The next day we visited another rural town, where we heard a talk on the artistic traditions of the area and also the problems the region is struggling with. (People are leaving is a big one, especially young people.) He also talked about the teaching customs for traditional songs, which were elaborate, and the problem of traditional songs that were being lost because no one was learning them.
The person in that town who spoke with us was an artist who’d completed a carved-wood mural telling the story of the Miao.
(This is just a brief excerpt; the whole artwork was spread across a wall, like an unrolled scroll.)
Next up was paper making. First we visited a natural cave where paper has been made since time immemorial (once again they told us a dynasty but I didn’t write it down). The water is naturally alkaline, and that makes for stronger paper.
Then we moved on to another papermaking studio, this one run by an artist who made some really cool stuff. First, though, we had to greet his dog. He had this enormous, extremely shaggy, incredibly friendly dog. He looked like a husky if huskies were mellow. We stopped to pet him on our way in, and when we got ushered into a room to hear more about paper making, he trailed after us about five minutes later and made a circuit around the table, stopping so that everyone could properly pet and admire him
My favorite of the artist’s pieces were the ones that looked almost like wasp’s nests, especially the one that was a lamp, which you can see in the picture to the left.
We saw the equipment and some of it got demonstrated, and we browsed through the shop and bought notebooks that none of us were going to use, which was hilarious and one of the most Hi We Are All Writers moments of the trip. (We all had strong preferences about notebooks — size, weight, sturdiness, type of paper, etc. — and the beautiful, decorative notebooks of handmade paper did not fit any of our requirements but they were so pretty as to be irresistible anyway and also very inexpensive so we all bought several.) (For writing notebooks, I mostly use sketch diaries, usually smallish ones, because I like them to be spiral bound and unlined.)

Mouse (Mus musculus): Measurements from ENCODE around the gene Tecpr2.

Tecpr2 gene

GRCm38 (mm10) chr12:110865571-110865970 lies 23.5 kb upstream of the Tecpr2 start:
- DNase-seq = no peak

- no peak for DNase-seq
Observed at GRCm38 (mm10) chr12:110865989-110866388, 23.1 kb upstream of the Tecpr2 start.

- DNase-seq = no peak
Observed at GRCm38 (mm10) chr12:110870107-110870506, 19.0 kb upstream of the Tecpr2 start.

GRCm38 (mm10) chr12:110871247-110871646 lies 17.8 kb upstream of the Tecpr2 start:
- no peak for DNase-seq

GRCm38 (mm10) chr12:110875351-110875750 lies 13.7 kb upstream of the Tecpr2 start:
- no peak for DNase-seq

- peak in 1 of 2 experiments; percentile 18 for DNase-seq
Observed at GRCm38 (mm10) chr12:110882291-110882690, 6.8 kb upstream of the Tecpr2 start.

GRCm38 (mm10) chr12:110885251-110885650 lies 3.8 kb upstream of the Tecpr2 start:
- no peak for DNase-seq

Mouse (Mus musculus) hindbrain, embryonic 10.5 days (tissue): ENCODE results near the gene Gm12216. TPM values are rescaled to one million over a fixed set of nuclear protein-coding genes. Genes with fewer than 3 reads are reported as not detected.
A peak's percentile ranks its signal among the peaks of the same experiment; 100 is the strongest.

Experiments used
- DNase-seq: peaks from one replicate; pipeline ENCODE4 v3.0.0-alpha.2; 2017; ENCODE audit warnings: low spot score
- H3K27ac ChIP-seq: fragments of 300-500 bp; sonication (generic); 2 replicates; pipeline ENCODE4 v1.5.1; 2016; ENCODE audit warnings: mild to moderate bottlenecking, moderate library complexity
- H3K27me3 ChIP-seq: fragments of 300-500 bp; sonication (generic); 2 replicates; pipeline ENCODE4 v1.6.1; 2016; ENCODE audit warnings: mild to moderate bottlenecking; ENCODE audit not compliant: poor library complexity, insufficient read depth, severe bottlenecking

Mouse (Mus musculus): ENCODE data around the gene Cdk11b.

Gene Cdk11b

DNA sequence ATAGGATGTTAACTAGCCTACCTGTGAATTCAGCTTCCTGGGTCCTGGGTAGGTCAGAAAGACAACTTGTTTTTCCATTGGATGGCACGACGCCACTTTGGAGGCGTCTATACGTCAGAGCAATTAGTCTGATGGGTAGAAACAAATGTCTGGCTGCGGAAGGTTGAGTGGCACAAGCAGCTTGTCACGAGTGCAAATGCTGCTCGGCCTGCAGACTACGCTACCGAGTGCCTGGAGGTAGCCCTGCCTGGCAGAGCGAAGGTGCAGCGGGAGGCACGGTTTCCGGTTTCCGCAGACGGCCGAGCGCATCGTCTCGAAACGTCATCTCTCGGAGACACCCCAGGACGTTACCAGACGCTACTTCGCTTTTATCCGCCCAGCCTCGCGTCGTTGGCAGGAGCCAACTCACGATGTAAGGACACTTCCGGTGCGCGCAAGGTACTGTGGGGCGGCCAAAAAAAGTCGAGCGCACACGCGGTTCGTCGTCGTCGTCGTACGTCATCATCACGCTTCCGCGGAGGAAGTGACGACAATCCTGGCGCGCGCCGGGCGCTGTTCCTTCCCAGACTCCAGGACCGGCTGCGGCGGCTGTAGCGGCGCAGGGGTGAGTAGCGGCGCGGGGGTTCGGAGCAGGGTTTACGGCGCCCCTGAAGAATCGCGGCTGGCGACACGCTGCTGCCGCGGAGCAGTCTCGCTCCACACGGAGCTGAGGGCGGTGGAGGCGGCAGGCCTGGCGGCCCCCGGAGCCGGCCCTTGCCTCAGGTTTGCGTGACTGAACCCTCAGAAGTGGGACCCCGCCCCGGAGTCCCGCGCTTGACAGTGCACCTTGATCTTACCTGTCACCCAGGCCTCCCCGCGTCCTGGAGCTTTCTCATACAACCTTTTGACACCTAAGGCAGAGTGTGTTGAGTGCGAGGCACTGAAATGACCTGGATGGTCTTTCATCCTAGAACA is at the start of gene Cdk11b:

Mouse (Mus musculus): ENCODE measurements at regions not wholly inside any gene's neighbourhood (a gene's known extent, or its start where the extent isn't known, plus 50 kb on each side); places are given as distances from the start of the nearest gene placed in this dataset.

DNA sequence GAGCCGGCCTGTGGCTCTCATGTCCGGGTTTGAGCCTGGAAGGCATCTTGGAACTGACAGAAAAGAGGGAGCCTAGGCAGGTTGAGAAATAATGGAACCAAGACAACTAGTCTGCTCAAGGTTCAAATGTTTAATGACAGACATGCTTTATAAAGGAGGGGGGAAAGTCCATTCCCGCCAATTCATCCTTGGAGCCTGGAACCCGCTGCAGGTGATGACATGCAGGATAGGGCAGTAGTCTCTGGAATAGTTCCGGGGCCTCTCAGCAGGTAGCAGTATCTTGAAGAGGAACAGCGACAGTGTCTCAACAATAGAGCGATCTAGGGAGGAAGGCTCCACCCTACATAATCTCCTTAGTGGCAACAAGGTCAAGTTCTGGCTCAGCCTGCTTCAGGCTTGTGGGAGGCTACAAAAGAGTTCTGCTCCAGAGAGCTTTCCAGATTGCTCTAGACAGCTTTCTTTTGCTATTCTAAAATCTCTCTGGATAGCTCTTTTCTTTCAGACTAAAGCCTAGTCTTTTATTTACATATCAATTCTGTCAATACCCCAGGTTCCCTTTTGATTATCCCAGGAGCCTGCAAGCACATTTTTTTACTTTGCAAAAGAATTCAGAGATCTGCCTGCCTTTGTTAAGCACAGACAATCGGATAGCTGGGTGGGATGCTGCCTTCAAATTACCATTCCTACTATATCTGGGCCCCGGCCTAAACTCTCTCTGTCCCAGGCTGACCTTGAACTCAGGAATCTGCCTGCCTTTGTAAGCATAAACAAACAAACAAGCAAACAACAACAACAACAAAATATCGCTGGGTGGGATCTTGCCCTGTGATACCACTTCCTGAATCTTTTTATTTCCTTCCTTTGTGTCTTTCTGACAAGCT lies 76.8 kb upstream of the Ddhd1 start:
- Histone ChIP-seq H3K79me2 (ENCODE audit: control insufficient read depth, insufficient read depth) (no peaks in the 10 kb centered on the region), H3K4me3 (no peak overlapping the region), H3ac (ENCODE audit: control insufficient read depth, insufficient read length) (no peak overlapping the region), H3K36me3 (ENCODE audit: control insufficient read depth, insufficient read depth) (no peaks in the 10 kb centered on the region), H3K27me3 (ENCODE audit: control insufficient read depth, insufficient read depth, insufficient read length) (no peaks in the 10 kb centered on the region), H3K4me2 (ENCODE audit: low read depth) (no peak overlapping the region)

He had handmade paper bowls, sheets of paper that had been sculpted into nets, and a lot of other really interesting sculptural stuff.
One of the other traditional crafts of the area is birdcage-making, but the birdcage-maker had closed for the day when we got there, so we skipped that and went to dinner. Cockfighting is another bit of local culture, and it’s customary to eat the loser. That’s part of what we had for dinner. Afterwards there was music and dancing up on the main square.
The next day, we had a meeting with another group of writers and artists from the area, followed by a lunch that featured a custom where you drank rice wine out of a bowl that was being replenished by a pitcher (that was being replenished by another pitcher and so on up the line of four pitchers forming a wine fountain). I did not attempt to drink all the rice wine they would have poured out for me — it was potent and I was also a bit worried I’d inhale it and choke.
You can see a video version of the fountain here. If I understood correctly, the song translates to something along the lines of “why do you have to leave? We don’t want you to leave! You should stay longer!” which is pretty apropos when it goes along with booze.
In the afternoon, we went to a tea shop where they’d arranged for the women in the group to try on the local ethnic dress, if we wanted. We were all pretty curious about the weight of those silver hats, and most of us wound up trying it on, taking turns and drinking lots of tea while we waited. The hat is actually fairly light, and well-padded around the band, but the fringe hung down in front of my eyes.
The next day we all went home — Samantha leaving at some ridiculously early hour, Fran and Carolyn and I following at 7 a.m., and the Chinese writers leaving later in the day.
It was a fascinating trip and I’m so grateful I got to go. I’m about 3,000 words into the contracted story.